5.06.2009

David vs. Goliath

“And it happened as the Philistine arose and was drawing near David that David hastened and ran out from the lines toward the Philistine,” the Bible says. “And he reached his hand into the pouch and took from there a stone and slung it and struck the Philistine in his forehead.” The second sentence -- the slingshot part -- is what made David famous. But the first sentence matters just as much. David broke the rhythm of the encounter. He speeded it up. “The sudden astonishment when David sprints forward must have frozen Goliath, making him a better target,” the poet and critic Robert Pinsky writes in “The Life of David.” Pinsky calls David a “point guard ready to flick the basketball here or there.” David pressed. That’s what Davids do when they want to beat Goliaths.


Made me think of this:
“Again, we’ve got a genius on the bench next to me, the architect, Matt Matheny, who again doctored up our pressure just a little bit. We actually almost got a 10-second violation once. But he had Andrew bang back and forth between the two guards rather than just initially trap the first guard. And by trapping that second guard, it forced Landry to bring the ball up the court. Now Landry is starting to swing offense. Landry maybe gets tempted to drive it all the way to the basket. All of a sudden the rhythm of their offense is broken.”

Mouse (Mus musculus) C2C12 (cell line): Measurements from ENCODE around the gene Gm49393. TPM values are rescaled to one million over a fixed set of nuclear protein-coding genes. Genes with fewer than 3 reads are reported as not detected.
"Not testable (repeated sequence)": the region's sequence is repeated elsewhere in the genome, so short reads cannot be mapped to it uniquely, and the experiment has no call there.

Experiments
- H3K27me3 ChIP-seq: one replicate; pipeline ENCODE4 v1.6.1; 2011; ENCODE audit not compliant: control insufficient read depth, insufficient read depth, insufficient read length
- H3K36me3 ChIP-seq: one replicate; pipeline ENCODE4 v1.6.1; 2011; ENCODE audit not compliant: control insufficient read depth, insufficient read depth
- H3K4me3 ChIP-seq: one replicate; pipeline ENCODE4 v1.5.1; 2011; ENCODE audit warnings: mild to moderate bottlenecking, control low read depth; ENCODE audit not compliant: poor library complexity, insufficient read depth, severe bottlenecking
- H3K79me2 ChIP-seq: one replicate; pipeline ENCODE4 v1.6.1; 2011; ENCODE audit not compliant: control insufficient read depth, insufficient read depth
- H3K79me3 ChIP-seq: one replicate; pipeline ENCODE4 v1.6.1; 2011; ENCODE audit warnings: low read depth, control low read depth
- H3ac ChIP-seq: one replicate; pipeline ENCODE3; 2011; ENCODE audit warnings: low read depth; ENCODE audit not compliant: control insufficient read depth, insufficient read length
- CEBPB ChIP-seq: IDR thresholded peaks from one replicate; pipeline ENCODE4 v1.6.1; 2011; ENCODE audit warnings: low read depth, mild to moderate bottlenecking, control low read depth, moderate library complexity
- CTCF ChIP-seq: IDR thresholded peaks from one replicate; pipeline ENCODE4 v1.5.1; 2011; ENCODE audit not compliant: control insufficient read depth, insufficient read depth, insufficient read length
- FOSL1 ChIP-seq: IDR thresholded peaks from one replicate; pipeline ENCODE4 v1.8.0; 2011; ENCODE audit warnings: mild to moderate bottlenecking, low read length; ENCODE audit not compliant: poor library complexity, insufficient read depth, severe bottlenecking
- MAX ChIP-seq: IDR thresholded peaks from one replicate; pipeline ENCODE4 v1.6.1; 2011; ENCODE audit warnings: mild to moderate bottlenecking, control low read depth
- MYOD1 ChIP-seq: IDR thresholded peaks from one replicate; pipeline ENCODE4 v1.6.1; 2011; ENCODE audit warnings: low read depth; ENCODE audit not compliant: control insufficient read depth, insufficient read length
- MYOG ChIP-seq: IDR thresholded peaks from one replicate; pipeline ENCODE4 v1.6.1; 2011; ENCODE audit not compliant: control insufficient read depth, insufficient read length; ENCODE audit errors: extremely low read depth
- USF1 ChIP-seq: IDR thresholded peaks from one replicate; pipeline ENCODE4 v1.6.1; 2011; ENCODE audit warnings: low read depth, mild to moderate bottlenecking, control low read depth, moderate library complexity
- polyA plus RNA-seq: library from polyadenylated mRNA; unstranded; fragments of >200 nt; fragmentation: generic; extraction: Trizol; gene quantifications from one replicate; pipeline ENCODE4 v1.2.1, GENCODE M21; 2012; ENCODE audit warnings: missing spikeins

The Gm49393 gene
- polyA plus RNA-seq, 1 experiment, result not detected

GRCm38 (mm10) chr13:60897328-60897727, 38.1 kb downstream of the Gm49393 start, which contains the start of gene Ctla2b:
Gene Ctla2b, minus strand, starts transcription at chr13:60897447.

2 comments:

William said...

I can't put my hands on it right now, but once I read an article about how in the days of combat with swords, the side that charged first, and with conviction, would always win. Even hardened soldiers have a terror of the sword, so if a seemingly fearless enemy charges with swords forward, and no apparent willingness to back down, the opponent often turns tail. The interesting question is how does one become that irresistable force. (Side note: in the field of direct combat, note that Buster Douglas defeated Mike Tyson simply because he was the first minimally talented person to face the task with the fearless conviction that he could do it.) The Davidson basketball team in those tournament games had that irresistable fearlessness.

William said...

It's irresistible, isn't it? Does this thing not have an edit option?